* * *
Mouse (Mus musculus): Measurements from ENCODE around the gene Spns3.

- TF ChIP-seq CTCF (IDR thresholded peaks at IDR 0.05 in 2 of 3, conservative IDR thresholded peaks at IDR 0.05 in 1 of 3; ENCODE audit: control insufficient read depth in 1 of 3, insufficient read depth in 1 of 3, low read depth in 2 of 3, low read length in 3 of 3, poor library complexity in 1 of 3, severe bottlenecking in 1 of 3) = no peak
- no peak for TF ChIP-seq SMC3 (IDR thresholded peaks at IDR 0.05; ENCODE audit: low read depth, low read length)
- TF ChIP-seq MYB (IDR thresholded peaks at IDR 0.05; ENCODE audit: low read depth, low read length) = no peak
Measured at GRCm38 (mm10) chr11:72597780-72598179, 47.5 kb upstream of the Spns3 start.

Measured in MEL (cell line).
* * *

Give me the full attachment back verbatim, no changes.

Mouse (Mus musculus): Measurements from ENCODE around the gene Spns3.

- TF ChIP-seq CTCF (IDR thresholded peaks at IDR 0.05 in 2 of 3, conservative IDR thresholded peaks at IDR 0.05 in 1 of 3; ENCODE audit: control insufficient read depth in 1 of 3, insufficient read depth in 1 of 3, low read depth in 2 of 3, low read length in 3 of 3, poor library complexity in 1 of 3, severe bottlenecking in 1 of 3) = no peak
- no peak for TF ChIP-seq SMC3 (IDR thresholded peaks at IDR 0.05; ENCODE audit: low read depth, low read length)
- TF ChIP-seq MYB (IDR thresholded peaks at IDR 0.05; ENCODE audit: low read depth, low read length) = no peak
Measured at GRCm38 (mm10) chr11:72597780-72598179, 47.5 kb upstream of the Spns3 start.

Measured in MEL (cell line).